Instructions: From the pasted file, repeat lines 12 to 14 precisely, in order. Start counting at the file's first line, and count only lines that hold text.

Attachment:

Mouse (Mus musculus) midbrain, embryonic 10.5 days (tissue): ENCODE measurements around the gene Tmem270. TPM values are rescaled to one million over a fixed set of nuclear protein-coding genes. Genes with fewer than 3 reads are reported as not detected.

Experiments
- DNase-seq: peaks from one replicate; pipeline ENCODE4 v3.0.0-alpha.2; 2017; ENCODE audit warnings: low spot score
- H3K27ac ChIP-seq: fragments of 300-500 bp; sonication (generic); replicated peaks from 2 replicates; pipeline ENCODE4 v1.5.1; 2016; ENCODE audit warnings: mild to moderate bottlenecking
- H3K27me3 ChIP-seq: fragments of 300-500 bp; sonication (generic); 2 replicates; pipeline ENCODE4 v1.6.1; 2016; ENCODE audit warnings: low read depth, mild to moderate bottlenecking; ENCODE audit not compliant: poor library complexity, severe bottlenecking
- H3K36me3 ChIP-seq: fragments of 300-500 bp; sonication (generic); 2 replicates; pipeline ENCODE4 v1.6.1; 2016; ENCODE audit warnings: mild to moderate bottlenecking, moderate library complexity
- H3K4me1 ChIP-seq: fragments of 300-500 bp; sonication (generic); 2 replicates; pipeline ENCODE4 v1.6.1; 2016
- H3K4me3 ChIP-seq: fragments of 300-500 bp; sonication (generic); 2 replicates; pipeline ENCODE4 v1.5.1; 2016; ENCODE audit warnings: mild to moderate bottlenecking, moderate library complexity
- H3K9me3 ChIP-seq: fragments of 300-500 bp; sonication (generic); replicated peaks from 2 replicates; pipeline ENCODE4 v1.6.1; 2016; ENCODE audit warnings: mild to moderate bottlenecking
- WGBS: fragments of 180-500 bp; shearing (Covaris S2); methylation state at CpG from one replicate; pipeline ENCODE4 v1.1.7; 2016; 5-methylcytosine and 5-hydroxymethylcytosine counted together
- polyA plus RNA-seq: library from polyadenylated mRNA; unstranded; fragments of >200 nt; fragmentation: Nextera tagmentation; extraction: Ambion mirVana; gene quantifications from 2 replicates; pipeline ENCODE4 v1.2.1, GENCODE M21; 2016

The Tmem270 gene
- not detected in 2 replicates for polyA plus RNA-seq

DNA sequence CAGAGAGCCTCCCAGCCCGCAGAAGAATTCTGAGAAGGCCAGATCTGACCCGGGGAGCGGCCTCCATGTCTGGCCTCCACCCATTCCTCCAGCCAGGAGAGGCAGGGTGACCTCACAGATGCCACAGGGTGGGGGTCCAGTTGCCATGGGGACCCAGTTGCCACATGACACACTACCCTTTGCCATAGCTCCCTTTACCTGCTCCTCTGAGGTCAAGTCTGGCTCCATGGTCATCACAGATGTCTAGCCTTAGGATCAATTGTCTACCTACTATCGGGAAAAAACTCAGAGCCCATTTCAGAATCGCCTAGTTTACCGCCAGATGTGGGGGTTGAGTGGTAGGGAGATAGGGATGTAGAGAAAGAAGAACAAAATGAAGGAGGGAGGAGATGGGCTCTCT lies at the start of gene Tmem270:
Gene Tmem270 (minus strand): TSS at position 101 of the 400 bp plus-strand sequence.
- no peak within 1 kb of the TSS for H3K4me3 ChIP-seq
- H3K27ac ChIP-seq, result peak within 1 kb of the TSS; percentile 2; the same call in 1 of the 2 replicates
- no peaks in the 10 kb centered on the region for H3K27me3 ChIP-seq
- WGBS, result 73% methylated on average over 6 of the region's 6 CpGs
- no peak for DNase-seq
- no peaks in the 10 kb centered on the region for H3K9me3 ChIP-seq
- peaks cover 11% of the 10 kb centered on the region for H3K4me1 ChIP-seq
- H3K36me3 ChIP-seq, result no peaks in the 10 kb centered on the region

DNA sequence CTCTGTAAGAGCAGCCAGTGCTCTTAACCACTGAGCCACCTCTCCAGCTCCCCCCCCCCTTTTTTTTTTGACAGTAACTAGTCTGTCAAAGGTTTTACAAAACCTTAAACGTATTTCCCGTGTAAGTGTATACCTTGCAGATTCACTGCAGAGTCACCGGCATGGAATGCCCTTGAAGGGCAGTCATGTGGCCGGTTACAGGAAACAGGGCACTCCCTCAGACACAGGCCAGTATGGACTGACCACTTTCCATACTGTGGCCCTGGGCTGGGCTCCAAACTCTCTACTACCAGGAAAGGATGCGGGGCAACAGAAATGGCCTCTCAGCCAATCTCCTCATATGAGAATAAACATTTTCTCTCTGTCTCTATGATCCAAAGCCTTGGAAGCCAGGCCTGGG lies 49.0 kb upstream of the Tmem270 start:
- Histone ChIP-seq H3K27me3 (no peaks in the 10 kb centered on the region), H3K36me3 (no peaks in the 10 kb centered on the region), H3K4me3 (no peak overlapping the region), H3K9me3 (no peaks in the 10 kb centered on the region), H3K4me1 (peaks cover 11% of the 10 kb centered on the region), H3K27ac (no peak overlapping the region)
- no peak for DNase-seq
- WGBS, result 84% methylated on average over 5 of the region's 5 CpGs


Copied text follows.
The Tmem270 gene
- not detected in 2 replicates for polyA plus RNA-seq

DNA sequence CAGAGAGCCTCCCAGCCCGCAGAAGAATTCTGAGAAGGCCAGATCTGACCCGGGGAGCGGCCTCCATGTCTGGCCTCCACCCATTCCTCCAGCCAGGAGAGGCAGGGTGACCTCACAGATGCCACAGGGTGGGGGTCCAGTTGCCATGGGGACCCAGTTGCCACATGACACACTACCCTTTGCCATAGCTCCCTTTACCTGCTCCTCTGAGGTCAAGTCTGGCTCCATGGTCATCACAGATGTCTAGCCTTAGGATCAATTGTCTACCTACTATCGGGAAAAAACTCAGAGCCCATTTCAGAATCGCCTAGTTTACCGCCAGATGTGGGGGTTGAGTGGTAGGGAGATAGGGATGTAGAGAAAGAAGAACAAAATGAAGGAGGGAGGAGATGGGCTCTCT lies at the start of gene Tmem270: